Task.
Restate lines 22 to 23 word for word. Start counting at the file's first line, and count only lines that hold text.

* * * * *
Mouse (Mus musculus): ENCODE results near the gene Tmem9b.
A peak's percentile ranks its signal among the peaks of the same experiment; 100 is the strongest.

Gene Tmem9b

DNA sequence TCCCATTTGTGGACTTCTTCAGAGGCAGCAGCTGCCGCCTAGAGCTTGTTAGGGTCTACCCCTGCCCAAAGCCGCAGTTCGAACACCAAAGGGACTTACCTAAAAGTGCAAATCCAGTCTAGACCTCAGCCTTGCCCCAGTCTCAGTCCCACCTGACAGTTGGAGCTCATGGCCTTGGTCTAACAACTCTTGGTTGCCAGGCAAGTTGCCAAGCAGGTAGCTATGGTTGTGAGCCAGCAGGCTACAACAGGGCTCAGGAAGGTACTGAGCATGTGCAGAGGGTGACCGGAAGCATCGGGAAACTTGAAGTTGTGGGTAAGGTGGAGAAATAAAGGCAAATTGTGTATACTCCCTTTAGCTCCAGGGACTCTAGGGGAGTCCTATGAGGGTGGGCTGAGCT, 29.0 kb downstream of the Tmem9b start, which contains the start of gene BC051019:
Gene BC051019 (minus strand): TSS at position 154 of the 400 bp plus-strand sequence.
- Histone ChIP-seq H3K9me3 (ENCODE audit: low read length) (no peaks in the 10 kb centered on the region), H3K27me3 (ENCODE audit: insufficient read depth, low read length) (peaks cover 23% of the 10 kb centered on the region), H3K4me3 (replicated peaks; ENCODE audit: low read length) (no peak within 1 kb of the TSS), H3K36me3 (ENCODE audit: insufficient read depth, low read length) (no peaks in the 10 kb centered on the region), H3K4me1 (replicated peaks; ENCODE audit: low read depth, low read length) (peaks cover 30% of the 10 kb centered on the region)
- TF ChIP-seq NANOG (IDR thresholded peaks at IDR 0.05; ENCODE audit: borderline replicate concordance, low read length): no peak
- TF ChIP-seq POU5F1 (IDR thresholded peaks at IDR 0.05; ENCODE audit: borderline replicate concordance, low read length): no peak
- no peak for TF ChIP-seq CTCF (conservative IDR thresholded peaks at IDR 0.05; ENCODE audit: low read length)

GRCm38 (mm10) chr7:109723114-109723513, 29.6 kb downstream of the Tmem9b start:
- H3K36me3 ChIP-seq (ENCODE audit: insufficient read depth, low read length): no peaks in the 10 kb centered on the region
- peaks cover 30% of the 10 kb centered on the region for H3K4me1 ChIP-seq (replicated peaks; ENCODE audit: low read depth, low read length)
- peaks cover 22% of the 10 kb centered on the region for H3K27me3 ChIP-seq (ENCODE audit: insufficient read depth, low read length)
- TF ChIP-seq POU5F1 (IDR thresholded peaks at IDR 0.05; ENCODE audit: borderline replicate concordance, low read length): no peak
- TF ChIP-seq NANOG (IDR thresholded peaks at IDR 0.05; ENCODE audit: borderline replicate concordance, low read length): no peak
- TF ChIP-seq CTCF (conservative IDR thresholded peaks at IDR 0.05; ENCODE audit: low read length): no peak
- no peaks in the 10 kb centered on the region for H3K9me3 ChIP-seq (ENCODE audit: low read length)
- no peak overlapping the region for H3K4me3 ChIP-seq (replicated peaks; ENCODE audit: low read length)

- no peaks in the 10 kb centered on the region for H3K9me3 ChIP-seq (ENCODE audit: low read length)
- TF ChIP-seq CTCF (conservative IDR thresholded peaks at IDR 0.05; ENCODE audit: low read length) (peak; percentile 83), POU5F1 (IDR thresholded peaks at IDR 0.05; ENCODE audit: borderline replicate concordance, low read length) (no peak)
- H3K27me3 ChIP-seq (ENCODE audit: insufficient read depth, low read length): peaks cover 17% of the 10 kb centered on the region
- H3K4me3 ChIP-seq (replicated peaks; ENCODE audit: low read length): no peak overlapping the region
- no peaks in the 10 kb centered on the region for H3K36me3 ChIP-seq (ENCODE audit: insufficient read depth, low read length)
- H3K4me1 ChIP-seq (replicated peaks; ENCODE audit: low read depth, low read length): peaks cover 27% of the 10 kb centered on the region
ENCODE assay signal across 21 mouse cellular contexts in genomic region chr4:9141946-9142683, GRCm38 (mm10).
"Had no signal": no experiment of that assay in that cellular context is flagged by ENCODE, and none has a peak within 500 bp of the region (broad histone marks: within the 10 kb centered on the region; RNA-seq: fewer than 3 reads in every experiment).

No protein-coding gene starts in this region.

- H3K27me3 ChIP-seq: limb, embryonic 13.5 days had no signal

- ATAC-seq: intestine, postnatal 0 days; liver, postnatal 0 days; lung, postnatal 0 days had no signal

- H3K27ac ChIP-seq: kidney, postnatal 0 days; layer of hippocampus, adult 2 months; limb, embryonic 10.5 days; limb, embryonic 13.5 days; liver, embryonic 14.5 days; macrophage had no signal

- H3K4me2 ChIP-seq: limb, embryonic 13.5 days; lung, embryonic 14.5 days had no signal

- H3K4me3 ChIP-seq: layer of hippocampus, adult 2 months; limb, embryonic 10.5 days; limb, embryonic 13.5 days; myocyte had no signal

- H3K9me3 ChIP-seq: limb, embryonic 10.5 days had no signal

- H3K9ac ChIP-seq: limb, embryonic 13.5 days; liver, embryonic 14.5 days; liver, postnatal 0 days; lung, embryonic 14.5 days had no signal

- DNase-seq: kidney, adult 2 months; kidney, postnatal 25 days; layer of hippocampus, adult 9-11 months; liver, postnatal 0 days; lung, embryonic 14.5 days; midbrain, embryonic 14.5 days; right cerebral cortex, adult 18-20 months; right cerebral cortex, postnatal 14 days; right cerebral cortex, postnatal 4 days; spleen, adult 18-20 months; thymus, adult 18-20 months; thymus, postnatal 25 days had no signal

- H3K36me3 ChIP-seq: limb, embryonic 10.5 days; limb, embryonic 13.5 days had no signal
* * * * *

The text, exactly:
- H3K4me3 ChIP-seq (replicated peaks; ENCODE audit: low read length): no peak overlapping the region
- no peaks in the 10 kb centered on the region for H3K36me3 ChIP-seq (ENCODE audit: insufficient read depth, low read length)